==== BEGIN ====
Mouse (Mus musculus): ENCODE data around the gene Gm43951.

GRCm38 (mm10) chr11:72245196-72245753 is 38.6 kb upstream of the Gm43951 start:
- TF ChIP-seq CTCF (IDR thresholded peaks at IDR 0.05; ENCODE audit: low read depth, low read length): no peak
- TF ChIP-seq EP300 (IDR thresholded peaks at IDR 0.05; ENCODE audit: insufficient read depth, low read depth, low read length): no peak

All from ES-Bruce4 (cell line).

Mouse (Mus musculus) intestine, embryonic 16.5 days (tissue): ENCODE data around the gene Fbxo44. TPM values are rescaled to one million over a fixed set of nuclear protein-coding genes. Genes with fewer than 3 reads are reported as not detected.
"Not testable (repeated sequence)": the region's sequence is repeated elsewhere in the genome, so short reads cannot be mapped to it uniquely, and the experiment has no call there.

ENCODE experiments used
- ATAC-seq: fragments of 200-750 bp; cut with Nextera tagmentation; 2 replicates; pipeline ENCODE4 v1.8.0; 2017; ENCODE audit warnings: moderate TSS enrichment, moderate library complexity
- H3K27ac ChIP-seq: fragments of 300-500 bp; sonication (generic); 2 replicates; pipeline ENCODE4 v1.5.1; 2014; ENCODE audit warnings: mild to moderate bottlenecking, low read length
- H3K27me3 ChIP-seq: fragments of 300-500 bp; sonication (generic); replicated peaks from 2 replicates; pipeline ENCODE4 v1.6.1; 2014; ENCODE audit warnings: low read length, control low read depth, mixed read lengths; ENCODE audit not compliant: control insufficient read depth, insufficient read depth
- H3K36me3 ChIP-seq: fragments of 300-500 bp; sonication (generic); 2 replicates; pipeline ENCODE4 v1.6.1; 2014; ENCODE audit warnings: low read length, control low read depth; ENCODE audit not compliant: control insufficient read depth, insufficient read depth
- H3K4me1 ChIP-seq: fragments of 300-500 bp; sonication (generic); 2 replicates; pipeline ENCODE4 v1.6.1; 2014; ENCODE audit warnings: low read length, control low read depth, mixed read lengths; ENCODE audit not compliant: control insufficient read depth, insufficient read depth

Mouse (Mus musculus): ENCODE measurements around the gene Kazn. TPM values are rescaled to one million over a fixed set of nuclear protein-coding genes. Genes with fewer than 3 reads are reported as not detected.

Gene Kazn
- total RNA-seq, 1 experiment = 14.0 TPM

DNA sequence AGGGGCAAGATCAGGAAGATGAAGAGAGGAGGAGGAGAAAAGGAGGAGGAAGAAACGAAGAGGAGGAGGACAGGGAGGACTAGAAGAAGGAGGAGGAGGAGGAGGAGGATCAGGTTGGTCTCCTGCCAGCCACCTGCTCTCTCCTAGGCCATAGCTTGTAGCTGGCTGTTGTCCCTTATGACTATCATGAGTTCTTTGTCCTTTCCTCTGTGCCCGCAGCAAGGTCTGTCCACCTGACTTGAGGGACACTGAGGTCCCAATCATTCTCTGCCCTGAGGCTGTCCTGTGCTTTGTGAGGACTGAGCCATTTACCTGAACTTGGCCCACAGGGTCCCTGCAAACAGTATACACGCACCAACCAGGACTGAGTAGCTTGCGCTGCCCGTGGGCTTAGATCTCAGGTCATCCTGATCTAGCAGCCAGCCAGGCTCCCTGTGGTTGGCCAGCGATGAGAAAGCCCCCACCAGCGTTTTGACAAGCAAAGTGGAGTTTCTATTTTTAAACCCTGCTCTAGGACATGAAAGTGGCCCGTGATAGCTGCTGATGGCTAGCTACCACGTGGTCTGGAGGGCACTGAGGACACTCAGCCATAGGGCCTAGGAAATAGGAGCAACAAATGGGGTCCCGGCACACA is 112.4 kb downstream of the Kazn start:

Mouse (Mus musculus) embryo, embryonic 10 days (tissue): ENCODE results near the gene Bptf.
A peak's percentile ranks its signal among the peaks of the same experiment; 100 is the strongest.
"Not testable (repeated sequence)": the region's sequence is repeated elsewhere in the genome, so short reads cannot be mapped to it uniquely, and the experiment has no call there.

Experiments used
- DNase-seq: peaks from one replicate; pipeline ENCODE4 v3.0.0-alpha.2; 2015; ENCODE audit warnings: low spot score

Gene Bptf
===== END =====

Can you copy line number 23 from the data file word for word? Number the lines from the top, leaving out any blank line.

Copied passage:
Gene Bptf